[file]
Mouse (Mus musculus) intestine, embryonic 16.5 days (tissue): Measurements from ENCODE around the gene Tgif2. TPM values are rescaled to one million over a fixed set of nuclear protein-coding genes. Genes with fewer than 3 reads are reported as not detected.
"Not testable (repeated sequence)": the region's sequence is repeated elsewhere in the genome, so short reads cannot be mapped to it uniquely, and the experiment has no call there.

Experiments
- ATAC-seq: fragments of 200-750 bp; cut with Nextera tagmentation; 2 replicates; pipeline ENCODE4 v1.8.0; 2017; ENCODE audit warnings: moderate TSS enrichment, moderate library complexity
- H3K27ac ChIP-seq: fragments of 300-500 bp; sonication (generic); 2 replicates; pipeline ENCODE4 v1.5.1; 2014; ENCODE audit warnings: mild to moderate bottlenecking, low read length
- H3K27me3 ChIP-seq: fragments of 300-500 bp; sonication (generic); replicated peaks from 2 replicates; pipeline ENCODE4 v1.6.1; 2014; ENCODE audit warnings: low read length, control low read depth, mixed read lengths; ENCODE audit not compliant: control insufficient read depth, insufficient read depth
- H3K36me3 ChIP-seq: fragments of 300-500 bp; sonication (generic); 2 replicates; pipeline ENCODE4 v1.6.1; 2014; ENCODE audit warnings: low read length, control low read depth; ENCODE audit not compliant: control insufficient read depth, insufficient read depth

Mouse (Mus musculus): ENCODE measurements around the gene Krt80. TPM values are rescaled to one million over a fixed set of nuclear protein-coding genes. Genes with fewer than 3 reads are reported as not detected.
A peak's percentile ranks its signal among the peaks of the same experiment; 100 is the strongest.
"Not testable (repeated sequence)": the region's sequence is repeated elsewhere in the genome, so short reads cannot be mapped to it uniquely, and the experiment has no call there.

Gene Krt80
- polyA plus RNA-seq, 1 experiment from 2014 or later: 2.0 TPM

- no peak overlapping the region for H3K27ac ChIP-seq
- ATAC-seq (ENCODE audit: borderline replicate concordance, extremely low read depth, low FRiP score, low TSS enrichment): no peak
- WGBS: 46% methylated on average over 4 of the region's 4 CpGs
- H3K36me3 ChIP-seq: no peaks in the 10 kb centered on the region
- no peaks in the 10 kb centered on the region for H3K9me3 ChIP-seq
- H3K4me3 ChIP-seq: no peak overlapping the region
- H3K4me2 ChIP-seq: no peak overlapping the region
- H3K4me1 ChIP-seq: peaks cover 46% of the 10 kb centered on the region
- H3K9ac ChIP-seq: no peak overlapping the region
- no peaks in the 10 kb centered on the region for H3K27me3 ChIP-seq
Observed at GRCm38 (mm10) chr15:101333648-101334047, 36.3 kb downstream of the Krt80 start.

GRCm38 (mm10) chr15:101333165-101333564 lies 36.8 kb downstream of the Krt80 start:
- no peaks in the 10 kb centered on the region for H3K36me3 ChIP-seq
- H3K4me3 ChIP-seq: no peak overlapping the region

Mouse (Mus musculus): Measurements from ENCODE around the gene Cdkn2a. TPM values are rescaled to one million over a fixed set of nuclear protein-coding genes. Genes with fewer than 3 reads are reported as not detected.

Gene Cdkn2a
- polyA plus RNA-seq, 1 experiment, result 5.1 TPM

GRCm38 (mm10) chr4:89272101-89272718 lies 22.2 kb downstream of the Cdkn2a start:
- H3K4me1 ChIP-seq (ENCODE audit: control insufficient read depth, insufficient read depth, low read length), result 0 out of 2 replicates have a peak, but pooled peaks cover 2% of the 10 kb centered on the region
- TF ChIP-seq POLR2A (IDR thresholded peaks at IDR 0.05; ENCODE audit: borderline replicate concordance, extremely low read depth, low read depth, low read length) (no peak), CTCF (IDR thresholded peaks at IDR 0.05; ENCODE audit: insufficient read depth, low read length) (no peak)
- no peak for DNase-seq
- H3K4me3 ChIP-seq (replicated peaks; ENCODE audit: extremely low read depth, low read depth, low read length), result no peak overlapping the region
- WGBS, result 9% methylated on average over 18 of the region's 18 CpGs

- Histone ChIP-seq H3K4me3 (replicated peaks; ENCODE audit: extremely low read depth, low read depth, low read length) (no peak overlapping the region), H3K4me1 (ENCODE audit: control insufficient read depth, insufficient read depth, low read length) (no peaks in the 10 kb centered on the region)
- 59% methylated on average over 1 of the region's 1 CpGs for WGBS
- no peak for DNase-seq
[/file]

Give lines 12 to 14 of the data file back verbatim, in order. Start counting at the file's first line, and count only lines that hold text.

- polyA plus RNA-seq, 1 experiment from 2014 or later: 2.0 TPM

- no peak overlapping the region for H3K27ac ChIP-seq
- ATAC-seq (ENCODE audit: borderline replicate concordance, extremely low read depth, low FRiP score, low TSS enrichment): no peak